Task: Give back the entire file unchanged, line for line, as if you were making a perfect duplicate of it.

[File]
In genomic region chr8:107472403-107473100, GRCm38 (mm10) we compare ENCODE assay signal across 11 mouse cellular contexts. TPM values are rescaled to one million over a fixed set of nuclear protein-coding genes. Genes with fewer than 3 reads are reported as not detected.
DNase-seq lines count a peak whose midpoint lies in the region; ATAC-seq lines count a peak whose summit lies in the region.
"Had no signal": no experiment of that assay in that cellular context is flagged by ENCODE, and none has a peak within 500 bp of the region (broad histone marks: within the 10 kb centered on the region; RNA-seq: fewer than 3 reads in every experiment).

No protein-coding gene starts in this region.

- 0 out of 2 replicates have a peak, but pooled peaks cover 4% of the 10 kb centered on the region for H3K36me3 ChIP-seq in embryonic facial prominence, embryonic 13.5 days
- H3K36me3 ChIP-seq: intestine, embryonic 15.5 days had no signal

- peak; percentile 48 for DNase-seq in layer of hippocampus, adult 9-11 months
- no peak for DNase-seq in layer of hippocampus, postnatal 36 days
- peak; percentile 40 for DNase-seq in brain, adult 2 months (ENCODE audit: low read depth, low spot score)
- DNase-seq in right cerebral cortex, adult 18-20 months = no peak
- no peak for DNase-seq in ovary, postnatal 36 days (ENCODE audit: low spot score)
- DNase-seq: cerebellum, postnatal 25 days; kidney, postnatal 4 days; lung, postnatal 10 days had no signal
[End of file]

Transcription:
In genomic region chr8:107472403-107473100, GRCm38 (mm10) we compare ENCODE assay signal across 11 mouse cellular contexts. TPM values are rescaled to one million over a fixed set of nuclear protein-coding genes. Genes with fewer than 3 reads are reported as not detected.
DNase-seq lines count a peak whose midpoint lies in the region; ATAC-seq lines count a peak whose summit lies in the region.
"Had no signal": no experiment of that assay in that cellular context is flagged by ENCODE, and none has a peak within 500 bp of the region (broad histone marks: within the 10 kb centered on the region; RNA-seq: fewer than 3 reads in every experiment).

No protein-coding gene starts in this region.

- 0 out of 2 replicates have a peak, but pooled peaks cover 4% of the 10 kb centered on the region for H3K36me3 ChIP-seq in embryonic facial prominence, embryonic 13.5 days
- H3K36me3 ChIP-seq: intestine, embryonic 15.5 days had no signal

- peak; percentile 48 for DNase-seq in layer of hippocampus, adult 9-11 months
- no peak for DNase-seq in layer of hippocampus, postnatal 36 days
- peak; percentile 40 for DNase-seq in brain, adult 2 months (ENCODE audit: low read depth, low spot score)
- DNase-seq in right cerebral cortex, adult 18-20 months = no peak
- no peak for DNase-seq in ovary, postnatal 36 days (ENCODE audit: low spot score)
- DNase-seq: cerebellum, postnatal 25 days; kidney, postnatal 4 days; lung, postnatal 10 days had no signal